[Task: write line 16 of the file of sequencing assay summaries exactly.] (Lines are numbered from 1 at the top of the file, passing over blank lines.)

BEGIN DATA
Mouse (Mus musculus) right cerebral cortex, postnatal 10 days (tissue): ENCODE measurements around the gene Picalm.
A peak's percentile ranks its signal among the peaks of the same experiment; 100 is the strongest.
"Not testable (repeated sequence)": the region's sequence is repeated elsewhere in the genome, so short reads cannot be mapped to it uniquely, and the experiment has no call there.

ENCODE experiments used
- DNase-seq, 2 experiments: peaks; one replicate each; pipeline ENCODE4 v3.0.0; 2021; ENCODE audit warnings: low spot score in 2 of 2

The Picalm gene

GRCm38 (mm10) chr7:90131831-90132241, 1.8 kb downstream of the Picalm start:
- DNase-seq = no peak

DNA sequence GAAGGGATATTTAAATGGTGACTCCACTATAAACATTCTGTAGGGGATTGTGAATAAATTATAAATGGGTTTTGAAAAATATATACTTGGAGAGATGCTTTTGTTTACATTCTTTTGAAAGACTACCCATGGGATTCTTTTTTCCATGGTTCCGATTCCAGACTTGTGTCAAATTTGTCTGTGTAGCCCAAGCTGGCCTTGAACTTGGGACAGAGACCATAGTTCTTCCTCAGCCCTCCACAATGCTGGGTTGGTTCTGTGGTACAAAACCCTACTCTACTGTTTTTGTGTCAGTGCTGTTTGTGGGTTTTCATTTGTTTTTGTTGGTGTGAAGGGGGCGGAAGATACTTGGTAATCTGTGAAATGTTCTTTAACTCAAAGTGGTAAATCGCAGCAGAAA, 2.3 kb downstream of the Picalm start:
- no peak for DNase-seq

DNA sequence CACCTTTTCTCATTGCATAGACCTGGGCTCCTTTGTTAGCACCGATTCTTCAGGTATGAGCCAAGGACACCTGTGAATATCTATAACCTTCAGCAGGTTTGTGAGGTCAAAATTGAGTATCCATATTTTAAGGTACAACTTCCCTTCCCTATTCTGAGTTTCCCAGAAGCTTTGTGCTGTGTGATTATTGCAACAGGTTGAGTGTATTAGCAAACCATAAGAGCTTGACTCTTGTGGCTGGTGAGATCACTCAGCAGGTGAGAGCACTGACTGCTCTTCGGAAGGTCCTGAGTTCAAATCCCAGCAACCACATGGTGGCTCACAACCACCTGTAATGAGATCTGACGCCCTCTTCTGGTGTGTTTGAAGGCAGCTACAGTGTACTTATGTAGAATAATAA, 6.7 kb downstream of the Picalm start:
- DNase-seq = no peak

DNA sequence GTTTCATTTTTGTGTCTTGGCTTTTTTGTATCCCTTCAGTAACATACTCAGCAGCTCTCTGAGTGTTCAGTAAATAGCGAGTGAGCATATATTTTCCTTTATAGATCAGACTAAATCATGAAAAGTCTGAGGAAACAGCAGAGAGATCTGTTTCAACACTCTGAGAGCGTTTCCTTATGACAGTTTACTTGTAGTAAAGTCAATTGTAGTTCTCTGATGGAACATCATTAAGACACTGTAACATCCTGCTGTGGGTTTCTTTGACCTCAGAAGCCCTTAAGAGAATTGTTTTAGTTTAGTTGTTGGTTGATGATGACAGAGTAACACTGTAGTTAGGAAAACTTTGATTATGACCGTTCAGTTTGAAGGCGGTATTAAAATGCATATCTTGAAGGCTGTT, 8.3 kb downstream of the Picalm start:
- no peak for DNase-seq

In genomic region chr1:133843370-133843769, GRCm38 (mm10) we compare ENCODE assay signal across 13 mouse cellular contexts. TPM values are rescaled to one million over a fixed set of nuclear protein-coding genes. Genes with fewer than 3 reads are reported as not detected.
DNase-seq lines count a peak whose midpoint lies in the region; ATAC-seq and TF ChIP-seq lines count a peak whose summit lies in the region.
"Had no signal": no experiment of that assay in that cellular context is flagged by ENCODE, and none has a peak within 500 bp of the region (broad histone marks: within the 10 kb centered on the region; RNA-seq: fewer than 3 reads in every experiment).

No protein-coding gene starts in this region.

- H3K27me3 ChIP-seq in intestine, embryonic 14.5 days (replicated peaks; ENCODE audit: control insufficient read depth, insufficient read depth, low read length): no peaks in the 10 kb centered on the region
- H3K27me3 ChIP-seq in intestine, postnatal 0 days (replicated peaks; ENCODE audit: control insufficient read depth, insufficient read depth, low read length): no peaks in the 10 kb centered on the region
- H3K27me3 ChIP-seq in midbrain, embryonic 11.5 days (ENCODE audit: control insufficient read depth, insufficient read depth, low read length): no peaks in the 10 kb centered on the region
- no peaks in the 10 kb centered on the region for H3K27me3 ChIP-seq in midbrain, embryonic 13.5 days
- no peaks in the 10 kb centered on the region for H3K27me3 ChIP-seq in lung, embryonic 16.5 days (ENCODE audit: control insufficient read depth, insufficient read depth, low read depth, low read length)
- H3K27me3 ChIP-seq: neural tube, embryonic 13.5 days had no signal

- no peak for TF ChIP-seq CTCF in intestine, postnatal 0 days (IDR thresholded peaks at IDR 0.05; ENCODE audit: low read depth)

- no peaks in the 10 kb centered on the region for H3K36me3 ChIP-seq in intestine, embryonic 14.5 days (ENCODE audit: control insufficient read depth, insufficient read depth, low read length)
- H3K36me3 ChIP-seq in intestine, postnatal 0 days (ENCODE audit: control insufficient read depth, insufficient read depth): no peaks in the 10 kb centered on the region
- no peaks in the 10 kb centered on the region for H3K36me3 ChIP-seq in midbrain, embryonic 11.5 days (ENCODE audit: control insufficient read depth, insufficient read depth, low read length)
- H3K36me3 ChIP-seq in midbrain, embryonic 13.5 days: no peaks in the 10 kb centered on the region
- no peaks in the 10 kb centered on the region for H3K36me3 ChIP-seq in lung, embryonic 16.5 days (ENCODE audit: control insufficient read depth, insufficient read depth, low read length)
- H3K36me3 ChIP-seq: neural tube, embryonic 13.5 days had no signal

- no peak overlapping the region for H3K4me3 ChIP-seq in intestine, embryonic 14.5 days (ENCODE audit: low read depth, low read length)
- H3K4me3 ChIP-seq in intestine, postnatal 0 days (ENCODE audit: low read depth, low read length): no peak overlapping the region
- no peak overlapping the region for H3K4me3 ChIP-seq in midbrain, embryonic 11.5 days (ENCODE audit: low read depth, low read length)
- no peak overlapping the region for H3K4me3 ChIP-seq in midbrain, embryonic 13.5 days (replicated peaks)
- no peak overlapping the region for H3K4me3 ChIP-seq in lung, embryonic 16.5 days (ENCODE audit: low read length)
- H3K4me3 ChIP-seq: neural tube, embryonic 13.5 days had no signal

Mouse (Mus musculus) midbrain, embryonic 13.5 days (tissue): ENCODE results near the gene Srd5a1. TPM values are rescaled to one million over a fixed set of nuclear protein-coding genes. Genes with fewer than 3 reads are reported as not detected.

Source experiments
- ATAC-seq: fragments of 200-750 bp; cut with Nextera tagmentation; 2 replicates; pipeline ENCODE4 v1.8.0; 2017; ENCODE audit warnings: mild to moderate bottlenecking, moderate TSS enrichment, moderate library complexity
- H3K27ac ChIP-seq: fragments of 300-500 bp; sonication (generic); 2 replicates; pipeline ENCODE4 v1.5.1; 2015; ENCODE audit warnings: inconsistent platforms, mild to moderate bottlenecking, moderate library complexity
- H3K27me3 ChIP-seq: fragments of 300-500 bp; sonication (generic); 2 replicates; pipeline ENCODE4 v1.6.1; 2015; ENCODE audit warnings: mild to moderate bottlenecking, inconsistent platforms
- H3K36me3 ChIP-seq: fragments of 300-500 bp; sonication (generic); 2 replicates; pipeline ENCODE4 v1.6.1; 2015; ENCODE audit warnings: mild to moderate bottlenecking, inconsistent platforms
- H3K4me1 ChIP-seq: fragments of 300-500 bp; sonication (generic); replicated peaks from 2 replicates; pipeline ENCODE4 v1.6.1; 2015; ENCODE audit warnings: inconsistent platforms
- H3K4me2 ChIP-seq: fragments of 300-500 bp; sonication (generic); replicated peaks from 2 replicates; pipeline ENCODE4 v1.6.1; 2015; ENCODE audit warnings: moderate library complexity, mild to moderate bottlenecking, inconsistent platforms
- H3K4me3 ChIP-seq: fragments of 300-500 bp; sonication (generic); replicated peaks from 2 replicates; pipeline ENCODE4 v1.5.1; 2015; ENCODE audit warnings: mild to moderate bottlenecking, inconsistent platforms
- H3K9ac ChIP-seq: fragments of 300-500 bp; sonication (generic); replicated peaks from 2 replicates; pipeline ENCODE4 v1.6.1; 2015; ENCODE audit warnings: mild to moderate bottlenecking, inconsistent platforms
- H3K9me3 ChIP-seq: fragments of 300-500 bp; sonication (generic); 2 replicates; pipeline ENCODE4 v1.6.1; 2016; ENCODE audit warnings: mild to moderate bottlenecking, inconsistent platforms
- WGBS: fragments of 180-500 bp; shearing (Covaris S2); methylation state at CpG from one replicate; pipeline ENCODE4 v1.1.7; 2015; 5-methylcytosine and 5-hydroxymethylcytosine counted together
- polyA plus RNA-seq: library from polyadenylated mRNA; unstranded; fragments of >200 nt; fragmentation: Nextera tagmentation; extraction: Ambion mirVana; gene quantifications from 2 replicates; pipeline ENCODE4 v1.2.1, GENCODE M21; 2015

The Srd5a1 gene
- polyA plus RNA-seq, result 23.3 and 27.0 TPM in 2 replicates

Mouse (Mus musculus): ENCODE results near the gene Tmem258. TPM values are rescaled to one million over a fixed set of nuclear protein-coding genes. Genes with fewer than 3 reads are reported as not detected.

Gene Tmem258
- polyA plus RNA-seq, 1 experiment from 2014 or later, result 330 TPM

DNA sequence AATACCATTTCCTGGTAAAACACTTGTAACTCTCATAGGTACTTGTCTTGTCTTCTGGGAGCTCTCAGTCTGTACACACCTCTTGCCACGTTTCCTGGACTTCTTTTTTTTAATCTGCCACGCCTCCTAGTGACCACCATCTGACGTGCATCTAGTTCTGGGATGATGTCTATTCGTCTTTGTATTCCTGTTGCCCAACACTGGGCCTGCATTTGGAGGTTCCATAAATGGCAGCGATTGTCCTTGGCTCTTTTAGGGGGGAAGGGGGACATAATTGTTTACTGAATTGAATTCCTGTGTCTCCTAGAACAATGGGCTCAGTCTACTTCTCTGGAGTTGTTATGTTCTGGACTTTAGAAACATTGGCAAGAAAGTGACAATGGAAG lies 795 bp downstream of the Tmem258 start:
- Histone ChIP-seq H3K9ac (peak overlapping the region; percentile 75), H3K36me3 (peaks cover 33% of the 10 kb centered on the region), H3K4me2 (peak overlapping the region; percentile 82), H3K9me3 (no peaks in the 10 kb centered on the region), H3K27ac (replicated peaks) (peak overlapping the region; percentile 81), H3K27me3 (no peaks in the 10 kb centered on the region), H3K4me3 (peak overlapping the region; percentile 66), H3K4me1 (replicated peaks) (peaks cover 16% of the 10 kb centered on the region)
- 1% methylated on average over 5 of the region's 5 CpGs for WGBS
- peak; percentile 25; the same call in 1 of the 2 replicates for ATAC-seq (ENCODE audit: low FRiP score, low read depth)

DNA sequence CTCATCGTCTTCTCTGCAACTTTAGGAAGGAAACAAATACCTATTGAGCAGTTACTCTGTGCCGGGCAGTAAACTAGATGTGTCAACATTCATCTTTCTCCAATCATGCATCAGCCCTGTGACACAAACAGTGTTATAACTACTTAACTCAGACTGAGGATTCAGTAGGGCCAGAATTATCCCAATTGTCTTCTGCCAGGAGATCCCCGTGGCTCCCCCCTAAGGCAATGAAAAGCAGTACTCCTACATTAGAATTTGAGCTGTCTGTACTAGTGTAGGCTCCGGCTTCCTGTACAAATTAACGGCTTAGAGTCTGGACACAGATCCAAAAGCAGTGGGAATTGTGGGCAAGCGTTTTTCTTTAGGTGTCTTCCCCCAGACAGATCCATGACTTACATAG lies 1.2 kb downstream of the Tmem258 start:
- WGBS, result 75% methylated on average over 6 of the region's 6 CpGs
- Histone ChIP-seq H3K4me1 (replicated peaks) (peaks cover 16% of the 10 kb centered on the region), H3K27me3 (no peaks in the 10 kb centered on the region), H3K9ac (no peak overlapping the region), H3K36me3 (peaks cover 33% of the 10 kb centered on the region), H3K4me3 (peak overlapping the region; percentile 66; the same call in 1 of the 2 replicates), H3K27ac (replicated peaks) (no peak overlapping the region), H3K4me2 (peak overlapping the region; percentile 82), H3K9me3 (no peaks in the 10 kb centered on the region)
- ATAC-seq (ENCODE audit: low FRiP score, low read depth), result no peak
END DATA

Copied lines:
DNase-seq lines count a peak whose midpoint lies in the region; ATAC-seq and TF ChIP-seq lines count a peak whose summit lies in the region.